(p. 173) Transformations
Abstract and Keywords
Young people in challenging circumstances have been a key participant group in, and for, interventionist community music practice for several decades. In the United Kingdom, hundreds of projects receive funding every year to work with these children and young people, often with a clear agenda to focus on personal and social transformation, as well as musical development. While the benefits of this work have been well documented, it is only within the last decade that anything approaching a systematic, rigorous, and strategic approach has been attempted. Drawing on their professional backgrounds and data from their collective work on three, large-scale, national projects, the authors describe the essential components for a strategic approach to community music with children and young people in challenging circumstances—considering strategy first at the national policy level (what community music development should seek to achieve), and then at the level of community music pedagogy (what approaches would enable the desired musical, social, and personal goals to be achieved).
In many respects, community music often has a transformational agenda. As the chapters in this section illustrate, the field of community music is increasingly becoming a force for social change around the world. As the introductory chapter outlined, the politics and practicalities of such a change agenda have long been debated by artists and writers within the context of instrumentalism, particularly within the context of the intrinsic-instrumental debate. As the introduction suggested, it might be argued that there is no dichotomy between these two ideas—the instrumental (p. 174) is intrinsic—and the chapters in this section, and indeed in the handbook more broadly point towards this case. In the opening chapter to this section, Phil Mullen and Kathryn Deane explore the essential components for a strategic approach to community music with children and young people in challenging circumstances. As they suggest, in the United Kingdom, hundreds of projects receive funding every year to work with these children and young people, often with a clear agenda to focus on personal and social transformation, as well as musical development. Their chapter first considers strategies at the national policy level and asks what community music development should seek to achieve for such children and young people). Then their chapter considers strategies at the level of community music pedagogy, considers what approaches to music-making would enable the desired musical, social, and personal goals to be achieved. Mark Rimmers follows the theme of community music, youth, and transformation in his chapter. He critically interrogates some of the key ways in which the relationship between community music, youth, and change are commonly understood, and then moves on to examine how these sit alongside the broader purposes and values commonly associated with community music.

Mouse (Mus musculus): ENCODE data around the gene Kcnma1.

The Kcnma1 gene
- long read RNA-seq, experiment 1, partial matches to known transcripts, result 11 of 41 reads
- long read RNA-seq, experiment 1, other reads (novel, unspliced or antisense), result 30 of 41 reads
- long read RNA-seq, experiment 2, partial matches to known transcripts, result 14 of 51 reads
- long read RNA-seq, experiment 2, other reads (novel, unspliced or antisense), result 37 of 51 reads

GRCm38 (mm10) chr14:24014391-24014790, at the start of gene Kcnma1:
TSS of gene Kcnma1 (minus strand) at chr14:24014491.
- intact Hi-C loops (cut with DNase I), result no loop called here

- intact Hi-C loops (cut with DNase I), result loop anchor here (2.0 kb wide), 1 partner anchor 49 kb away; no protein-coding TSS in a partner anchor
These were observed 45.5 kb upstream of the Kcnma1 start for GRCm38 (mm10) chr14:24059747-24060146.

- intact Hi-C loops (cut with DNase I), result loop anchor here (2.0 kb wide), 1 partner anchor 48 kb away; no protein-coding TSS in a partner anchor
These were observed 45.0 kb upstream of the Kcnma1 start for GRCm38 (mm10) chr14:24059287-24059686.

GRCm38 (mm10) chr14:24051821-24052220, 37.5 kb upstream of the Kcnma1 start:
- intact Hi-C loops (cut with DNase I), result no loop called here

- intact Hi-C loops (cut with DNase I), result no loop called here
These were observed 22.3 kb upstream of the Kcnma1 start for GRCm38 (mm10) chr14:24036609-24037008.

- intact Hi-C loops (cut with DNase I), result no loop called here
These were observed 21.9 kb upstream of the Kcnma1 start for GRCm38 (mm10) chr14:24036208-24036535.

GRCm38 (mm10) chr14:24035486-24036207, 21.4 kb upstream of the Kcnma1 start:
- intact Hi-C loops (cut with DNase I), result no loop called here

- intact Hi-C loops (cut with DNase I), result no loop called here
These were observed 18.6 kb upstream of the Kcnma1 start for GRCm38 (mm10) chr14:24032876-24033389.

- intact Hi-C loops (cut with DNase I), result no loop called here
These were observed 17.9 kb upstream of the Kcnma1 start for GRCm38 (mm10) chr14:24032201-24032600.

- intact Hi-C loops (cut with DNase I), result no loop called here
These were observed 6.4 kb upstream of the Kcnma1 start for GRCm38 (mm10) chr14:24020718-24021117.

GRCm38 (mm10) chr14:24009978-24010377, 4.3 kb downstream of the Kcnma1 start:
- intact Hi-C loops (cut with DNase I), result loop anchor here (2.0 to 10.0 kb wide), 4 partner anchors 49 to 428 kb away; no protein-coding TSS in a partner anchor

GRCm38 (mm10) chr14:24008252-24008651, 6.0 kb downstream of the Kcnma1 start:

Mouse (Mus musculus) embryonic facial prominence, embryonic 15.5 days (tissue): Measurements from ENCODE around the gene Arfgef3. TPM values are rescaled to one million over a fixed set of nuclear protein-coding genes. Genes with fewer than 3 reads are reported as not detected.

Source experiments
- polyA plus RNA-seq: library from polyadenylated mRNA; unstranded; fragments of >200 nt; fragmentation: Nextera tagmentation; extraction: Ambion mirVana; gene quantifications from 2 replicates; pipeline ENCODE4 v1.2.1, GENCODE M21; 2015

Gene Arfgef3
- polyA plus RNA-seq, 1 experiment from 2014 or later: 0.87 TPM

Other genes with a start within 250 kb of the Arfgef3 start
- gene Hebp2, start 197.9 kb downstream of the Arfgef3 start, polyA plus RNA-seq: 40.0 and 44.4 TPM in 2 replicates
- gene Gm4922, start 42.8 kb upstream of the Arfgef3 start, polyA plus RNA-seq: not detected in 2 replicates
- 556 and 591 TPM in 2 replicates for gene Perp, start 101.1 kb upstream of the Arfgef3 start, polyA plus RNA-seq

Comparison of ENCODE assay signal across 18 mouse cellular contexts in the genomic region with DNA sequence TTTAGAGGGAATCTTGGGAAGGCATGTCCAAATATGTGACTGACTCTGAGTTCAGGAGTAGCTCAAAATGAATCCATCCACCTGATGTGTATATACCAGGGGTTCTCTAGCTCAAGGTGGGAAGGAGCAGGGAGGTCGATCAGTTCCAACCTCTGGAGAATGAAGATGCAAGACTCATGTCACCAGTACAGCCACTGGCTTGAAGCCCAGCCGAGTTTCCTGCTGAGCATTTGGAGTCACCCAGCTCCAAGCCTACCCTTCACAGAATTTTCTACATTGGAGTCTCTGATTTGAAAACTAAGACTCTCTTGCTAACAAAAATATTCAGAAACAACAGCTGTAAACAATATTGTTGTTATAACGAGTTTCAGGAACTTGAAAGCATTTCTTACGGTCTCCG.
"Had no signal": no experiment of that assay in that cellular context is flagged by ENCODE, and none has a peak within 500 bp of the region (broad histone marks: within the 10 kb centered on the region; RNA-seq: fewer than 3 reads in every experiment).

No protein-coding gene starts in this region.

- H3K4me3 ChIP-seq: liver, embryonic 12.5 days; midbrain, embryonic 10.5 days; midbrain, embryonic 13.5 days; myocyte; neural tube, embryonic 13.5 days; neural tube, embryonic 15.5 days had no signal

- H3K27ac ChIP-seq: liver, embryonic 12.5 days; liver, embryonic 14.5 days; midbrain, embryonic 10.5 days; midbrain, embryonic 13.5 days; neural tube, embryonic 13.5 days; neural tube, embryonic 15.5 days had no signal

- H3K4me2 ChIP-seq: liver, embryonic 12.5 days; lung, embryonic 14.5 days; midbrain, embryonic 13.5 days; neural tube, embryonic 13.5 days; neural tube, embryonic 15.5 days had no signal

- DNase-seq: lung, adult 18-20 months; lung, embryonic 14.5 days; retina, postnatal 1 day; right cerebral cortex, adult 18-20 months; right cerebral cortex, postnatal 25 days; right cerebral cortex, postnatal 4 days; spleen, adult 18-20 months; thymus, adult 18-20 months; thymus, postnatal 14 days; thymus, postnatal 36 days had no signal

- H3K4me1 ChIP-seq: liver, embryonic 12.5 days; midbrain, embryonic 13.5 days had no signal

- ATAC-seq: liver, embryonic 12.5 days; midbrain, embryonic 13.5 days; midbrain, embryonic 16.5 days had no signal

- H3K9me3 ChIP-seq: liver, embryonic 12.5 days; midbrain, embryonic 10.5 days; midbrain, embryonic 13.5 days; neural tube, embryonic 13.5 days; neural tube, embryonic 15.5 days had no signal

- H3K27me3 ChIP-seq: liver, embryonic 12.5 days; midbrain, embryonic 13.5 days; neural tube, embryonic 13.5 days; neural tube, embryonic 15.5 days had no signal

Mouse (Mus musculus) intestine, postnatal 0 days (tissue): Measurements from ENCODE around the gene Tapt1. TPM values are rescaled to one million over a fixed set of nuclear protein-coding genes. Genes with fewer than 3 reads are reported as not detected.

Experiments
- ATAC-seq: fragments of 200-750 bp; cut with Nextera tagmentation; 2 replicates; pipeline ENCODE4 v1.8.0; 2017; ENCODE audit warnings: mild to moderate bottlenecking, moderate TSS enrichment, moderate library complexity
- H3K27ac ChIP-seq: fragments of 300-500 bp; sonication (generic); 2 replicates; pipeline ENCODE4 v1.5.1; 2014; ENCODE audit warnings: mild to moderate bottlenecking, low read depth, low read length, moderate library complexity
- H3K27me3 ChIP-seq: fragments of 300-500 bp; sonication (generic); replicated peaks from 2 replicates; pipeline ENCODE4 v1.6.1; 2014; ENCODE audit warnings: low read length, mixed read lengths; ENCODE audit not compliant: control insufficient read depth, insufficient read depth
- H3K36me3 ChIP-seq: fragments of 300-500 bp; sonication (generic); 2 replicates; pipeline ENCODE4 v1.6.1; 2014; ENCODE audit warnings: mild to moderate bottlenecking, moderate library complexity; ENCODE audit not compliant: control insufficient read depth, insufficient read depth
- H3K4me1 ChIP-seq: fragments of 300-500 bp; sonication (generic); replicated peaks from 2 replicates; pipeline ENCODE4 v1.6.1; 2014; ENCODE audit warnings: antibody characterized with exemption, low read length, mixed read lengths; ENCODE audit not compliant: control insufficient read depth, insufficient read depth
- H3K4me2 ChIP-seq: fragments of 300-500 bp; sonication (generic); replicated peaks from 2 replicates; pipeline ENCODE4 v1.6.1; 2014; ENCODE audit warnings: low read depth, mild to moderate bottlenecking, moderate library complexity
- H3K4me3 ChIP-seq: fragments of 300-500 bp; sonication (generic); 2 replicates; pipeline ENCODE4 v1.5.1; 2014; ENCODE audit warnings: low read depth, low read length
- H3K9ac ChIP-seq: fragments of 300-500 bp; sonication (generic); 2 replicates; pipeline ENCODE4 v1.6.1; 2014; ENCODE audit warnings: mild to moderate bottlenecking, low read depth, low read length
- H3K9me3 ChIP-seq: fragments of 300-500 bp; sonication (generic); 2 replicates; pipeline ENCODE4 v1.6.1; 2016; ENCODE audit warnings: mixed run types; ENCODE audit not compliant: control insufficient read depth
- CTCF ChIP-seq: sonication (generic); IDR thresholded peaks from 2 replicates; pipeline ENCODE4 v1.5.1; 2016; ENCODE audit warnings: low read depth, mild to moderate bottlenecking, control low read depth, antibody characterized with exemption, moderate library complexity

Following this, Peter Moser’s chapter brings in the perspective of the practitioner in response to considerations of community music and transformation, and explores how communities grow in response to their constituents in a symbiotic process of sympathetic exchange. In this chapter, Moser explores this through themes of cultural creativity, ‘vernacular art’, and civic and personal celebration, which he believes are at the heart of the work of a community musician. Burnard, Ross, Hassler, and Murphy’s chapter then continues considerations of transformations within the context of intercultural dialogue and explores the role of community music in facilitating understanding across and between cultures. Their chapter features the work of Netherlands-based Musicians without Borders and UK-based Music Action International, and the voice of a Malaysia-based composer working in an intercultural context to examine transformations that have occurred through collaborations between diverse communities and musicians, illustrating the meeting of cultures and new practices. Sooi Beng Tan’s chapter then explores the role that community musical theatre projects have played in engaging young people of diverse ethnicities in multicultural and religious Malaysia to cross borders, deconstruct stereotypes, appreciate differences, and build inter-ethnic peace. This chapter provides insights into the strategies and dialogic approaches employed in two such community musical theatre projects that promote peace building in Penang. The emphasis is on the making of musical theatre through participatory research, collaboration, ensemble work, and group discussions about alternative history, social relationships, and cultural change. Picking up many similar threads within the context of transformation, Andre De Quadros’s chapter explores how identity, struggle, and inclusion are evoked in three contrasting (p. 175) settings: in American prisons and in community music projects in two other vastly different locations and situations in Mexico and Palestine.
In the final chapter in this section, Douglas Lonie continues the theme of research and transformation, and asks pertinent questions about how we evaluate and measure transformation in community music, particularly within a policy environment increasingly focused on establishing the impact of public investment on individuals, communities, and society as a whole. Importantly, this chapter seeks to critically engage with terminology and appraise common models of evaluation and measurement advocated by a range of funders of community music, by reviewing a range of policy documents and evaluation approaches promoted by funders across the public and third sectors, using recent history in the United Kingdom as a case study. (p. 176)